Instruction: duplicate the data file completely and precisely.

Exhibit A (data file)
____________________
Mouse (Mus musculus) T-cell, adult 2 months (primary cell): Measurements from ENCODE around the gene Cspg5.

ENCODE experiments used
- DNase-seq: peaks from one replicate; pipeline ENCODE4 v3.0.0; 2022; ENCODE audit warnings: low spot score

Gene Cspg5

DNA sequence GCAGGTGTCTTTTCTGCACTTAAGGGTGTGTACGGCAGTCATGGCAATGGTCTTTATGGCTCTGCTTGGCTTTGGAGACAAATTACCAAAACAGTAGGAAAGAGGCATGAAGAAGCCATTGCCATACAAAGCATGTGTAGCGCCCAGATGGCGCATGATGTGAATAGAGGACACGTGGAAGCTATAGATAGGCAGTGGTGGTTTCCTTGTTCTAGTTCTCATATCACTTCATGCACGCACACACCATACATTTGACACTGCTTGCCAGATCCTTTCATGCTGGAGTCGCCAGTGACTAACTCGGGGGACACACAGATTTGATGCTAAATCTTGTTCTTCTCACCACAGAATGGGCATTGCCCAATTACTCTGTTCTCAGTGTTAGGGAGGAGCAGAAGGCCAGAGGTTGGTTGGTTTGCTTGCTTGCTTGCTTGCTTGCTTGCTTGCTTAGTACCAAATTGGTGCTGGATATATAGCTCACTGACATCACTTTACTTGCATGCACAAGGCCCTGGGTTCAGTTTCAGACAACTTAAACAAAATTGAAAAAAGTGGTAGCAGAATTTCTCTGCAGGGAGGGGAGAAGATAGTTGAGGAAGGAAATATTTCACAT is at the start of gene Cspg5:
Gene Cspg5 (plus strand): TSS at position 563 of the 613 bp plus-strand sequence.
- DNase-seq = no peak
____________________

Mouse (Mus musculus) T-cell, adult 2 months (primary cell): Measurements from ENCODE around the gene Cspg5.

ENCODE experiments used
- DNase-seq: peaks from one replicate; pipeline ENCODE4 v3.0.0; 2022; ENCODE audit warnings: low spot score

Gene Cspg5

DNA sequence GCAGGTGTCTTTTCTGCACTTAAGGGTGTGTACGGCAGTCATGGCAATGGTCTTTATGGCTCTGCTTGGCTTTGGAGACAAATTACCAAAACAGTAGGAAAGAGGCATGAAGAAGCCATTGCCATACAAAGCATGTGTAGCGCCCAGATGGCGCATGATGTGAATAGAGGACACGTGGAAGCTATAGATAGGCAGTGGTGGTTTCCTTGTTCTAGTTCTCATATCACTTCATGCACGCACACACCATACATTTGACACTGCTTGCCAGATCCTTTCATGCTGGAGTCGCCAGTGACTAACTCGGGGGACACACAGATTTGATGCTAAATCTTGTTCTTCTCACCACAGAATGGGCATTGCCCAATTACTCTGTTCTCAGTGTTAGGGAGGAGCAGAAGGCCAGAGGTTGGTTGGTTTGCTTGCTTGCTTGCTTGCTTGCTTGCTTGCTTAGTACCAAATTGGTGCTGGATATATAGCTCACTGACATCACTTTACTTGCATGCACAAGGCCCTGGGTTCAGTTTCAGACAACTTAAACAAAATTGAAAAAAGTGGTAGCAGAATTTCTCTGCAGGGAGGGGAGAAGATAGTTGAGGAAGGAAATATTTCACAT is at the start of gene Cspg5:
Gene Cspg5 (plus strand): TSS at position 563 of the 613 bp plus-strand sequence.
- DNase-seq = no peak